I met Terry when I was 7 years old and he was 20! He took time out to play and we had such fun. He brought us a puppy – Great Dane cross German Shepard-amazing dog we had for nearly 13 years. I remember a day when we all went to a nearby lake for the day. We were eating watermelon and he was skimming the rinds across the lake singing ‘My boomerang won’t come back’. Made me laugh and I always remember that day when eating watermelon.
The locals gave him the nickname Shamwari which means friend. This was a man who was a happy, peace-loving soul. He cared about his country, loved his family and was good to his workers. He was married with 2 boys. He was a farmer in the volatile climate of Zimbabwe. In the early days of his farming life, he mostly grew tobacco. He built a new kind of curing barn for the tobacco crops which was hugely successful. Being a labour intensive crop, however, he switched to less labour intensive crops like maize, wheat and sorghum when the Mugabe regime introduced high minimum wage laws that made labour-intensive crops unprofitable.
He loved horses and rode almost every day. On one of my many visits as a teenager, he taught me to ride. I remember one particular day, we rode for about 2 hours as he showed me the changes he wanted to make around the farm. I could hardly walk the next day but it is still one of my favourite times with him.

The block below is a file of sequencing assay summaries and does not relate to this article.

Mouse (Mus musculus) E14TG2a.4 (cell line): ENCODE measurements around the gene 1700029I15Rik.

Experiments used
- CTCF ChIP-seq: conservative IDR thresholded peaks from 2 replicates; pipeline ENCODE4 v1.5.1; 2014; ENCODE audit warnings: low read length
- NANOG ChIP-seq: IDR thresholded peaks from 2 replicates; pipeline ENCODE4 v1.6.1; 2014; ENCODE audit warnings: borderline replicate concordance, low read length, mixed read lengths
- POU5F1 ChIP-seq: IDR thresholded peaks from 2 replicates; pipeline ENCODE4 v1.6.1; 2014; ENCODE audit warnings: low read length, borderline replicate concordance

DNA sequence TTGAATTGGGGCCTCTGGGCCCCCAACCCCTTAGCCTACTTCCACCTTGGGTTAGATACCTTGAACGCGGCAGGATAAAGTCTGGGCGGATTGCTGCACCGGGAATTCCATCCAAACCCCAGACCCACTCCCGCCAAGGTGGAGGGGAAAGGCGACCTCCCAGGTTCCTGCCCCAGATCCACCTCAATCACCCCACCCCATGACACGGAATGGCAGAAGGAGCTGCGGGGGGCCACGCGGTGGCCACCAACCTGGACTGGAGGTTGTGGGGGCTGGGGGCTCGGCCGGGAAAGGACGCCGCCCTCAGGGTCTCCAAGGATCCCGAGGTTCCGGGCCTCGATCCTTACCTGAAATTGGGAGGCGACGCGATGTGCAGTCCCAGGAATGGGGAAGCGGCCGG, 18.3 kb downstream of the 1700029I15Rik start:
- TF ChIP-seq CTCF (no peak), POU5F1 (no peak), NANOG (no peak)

His sense of humour was amazing -when his youngest son was born, they called him Robin Glenn. On the way home from the hospital he was singing Robin Hood, Robin Hood riding through the glen much to his wife’s disapproval. Made me laugh though! I remember one particular incident on the farm and smile very time I think of it. My younger brother had brought his best friend on a visit to the farm this particular day. There were two half-grown piglets and he offered $5 to anyone who could catch one. The 2 of them kept us amused for 90 minutes trying to catch a pig! When they finally gave up, he walked towards the piglets and called and they came running up to him! They were quite tame having been hand-reared from young.
One day, I shared with him my story of years of abuse! He did not offer platitudes – he never said a word – just cried with me. I will never forget the impact of that moment.
During the Rhodesian bush wars, he was called up and became a member of the elite Grey Scouts – the horseback division of the armed forces. He had a few narrow escapes even having one of his horses shot under him. He would have preferred to be on his farm but never tried to shirk what he believed was his responsibility to protect his nation.
One dreadful day in March 2002, he was brutally taken from us. Tortured and beaten beyond recognition, he was then tied to a tree and shot in the head. Pictures of his little dog lying next to his blanket covered body shot around the world and there was hope that this might bring change to Zimbabwe through international pressure, but nothing changed. If anything, things have become worse. But what happened to him matters – to me and my family. A part of me died that day and changed me forever.
Was he perfect, no not at all. He made huge mistakes but he also made a difference in the lives of those he knew.
He was my big brother and I loved him!